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a journal of analysis and comment advancing public understanding of religion and education
(more on the Journal)

Fall 2006
Vol. 33 No. 3

“This Evolution Bit is Straight from Satan”:
McLean v. Arkansas Board of Education and
the Democratization of Southern Christianity

Guy Lancaster

      Ever since the 1925 Scopes “Monkey” Trial in Tennessee, the South as a whole has been excoriated on account of what others perceive as its benighted attitude toward the arts and sciences in particular and the entirety of modernism in general. Though many writers have aptly described the anti-intellectual tendency that permeates much of the South, with its fundamentalist preachers and scorn toward anything seen as originating from its perpetual enemy, the North, very few people have sought to ask just why this is so. Once we have the reason behind this characteristic of Southern cultural life, we might have to ask whether or not its relevance remains with us today, during a time of greater in-migration of non-Southerners and out-migration of natives to other parts of the country. Is the cultural dynamic central to the South’s historical identity still in play as its demographics change? Central to the Southern identity was the experience of the frontier, especially in the religious sphere, says W.J. Cash, who notes that this dynamic created a craving for a “personal God, a God for the individualist, a God whose representatives were not silken priests but preachers risen from the people themselves.”[i] Parts of the South retained their frontier mentality well into the twentieth century; for example, certain portions of the Arkansas Delta were not “tamed” until right around the time of the Scopes Trial.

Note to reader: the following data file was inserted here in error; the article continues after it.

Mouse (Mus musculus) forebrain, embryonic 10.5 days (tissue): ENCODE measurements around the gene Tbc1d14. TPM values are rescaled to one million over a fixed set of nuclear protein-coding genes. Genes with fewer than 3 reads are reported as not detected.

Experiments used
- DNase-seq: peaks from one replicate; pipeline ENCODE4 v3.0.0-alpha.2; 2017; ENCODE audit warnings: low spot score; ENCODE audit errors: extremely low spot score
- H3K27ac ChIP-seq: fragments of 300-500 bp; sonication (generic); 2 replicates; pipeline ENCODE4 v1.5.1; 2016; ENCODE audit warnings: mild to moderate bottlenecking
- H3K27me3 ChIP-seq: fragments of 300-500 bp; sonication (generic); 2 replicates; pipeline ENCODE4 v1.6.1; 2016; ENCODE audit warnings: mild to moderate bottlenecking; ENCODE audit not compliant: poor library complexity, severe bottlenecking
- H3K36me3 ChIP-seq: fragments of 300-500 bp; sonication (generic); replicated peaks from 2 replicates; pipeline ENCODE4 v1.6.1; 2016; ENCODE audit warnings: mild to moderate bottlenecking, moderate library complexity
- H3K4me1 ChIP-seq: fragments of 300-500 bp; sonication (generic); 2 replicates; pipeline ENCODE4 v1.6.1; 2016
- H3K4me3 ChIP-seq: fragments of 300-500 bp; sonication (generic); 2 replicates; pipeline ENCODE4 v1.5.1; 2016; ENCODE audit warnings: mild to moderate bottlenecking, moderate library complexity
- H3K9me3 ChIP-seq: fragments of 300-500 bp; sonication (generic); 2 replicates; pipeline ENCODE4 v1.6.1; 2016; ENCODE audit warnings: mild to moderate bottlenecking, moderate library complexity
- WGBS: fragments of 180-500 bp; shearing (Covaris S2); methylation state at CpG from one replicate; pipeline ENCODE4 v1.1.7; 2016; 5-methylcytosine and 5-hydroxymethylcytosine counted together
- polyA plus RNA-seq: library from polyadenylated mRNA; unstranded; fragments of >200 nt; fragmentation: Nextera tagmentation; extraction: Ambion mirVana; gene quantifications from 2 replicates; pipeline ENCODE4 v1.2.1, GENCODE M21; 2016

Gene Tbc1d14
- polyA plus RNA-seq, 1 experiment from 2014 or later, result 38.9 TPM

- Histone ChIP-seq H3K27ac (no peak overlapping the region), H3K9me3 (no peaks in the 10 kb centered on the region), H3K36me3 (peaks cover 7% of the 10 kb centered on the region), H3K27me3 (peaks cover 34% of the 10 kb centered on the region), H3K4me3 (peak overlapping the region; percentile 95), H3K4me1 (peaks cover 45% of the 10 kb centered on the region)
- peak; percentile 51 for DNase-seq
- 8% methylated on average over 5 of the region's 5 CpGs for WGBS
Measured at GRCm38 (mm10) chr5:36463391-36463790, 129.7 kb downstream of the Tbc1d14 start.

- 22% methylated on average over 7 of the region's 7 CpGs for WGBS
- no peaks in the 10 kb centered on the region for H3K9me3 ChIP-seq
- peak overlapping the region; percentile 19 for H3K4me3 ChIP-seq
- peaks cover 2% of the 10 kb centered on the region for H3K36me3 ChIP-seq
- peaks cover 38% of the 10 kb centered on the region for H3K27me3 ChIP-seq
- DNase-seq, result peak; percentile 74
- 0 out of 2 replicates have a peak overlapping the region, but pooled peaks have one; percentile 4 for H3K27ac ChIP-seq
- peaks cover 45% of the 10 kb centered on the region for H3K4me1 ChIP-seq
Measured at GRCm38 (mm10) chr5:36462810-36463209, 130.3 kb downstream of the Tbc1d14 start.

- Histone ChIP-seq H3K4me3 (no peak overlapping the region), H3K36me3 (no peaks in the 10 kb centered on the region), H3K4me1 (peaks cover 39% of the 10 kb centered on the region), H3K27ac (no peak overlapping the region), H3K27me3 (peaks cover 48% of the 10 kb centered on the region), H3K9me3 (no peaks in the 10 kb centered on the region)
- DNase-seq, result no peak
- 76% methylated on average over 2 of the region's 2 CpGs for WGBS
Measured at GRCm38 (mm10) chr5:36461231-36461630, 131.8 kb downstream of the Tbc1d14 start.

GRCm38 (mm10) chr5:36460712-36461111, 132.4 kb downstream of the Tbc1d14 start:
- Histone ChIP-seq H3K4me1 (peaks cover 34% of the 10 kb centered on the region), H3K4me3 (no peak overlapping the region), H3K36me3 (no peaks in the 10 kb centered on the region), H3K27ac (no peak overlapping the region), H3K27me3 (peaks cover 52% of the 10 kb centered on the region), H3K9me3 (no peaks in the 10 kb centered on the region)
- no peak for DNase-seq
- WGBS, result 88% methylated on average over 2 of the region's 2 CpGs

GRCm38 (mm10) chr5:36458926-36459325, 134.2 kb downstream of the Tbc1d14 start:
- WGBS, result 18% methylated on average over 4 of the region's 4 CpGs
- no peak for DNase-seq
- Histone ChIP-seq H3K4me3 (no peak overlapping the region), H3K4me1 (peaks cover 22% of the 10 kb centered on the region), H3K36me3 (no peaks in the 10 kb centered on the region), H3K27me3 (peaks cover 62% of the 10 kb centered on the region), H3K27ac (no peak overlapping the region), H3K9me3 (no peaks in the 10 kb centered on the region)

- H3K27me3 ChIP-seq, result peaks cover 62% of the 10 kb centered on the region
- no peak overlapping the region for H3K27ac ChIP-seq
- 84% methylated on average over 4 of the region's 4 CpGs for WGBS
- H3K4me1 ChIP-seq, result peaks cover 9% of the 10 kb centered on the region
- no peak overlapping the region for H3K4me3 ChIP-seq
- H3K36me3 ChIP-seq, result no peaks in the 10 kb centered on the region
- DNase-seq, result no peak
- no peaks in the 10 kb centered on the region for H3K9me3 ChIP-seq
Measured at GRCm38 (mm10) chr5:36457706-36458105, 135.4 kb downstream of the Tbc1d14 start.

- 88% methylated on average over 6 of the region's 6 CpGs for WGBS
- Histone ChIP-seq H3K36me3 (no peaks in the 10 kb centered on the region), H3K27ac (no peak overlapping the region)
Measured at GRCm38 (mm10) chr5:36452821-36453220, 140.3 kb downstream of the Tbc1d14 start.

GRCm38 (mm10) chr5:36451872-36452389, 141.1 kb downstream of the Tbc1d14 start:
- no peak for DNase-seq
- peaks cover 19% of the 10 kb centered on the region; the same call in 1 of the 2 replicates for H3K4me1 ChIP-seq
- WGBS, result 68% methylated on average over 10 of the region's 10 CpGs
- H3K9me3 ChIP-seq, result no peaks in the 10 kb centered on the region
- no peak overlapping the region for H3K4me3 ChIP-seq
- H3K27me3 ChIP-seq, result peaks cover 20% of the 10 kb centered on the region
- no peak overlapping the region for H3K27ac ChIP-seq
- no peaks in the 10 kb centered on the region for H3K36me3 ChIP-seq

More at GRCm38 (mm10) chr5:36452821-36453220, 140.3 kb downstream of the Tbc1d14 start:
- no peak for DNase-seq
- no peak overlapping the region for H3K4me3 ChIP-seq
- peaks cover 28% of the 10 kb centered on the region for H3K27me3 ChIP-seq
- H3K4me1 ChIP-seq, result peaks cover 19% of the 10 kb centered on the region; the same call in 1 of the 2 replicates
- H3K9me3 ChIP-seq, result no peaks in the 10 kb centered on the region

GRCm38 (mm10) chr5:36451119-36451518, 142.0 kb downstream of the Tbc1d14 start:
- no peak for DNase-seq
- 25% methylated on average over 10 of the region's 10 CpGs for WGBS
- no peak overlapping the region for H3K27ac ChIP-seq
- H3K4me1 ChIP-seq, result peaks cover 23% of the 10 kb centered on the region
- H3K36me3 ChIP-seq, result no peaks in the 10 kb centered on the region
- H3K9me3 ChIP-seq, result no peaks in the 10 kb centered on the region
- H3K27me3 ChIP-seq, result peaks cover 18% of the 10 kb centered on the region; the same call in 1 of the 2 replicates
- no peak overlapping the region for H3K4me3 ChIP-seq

Many observers at the time of that trial witnessed the gradual retreat of fundamentalists from the mainstream of American and Southern life and thus believed that the old Southern intransigence against modern ideas was destined for the dustbin of history. History, however, had other plans. In 1981, the Arkansas state legislature passed, and the governor signed, a law that would mandate equal time for the presentation of creationist theories of the origin of life in classrooms where Darwin’s theory of evolution was taught, thus precipitating a federal court case, McLean v. Arkansas Board of Education, during which all those old notions of Southern independence were found to possess a vitality long thought extinguished. The continual Southern struggle against the teaching of evolution in the classroom, especially as exemplified in the McLean case, reveals that one of the central pillars of Southern culture is the idolizing of democracy, especially in matters of faith and morals. What I mean by this is the oft-noted persistence of the notion that majority rule on those issues seen as touching upon faith and morals somehow render inviolable any facts perceived as being at odds with the majority’s will; this worldview manifested itself most clearly during the various anti-evolution trials in the South as well as during the Civil Rights era, when the anthropological definition of race as a social construct was “outvoted” by the Southern concept of race as an inherent characteristic. As Cash noted above, faith in the South tends to be practiced democratically. I shall take this notion as a starting point, working to understand truly the place and definition of democracy in the Southern mind, and then proceed forward to uncover its manifestations in the popular media during the 1981 McLean trial. I will demonstrate through a presentation of the popular reaction to the McLean trial and its outcome that there is in this culture an overwhelming “democratic” strain with regard to personal judgment of evolutionary theory that still threatens today to undermine the work of our nation’s educators.

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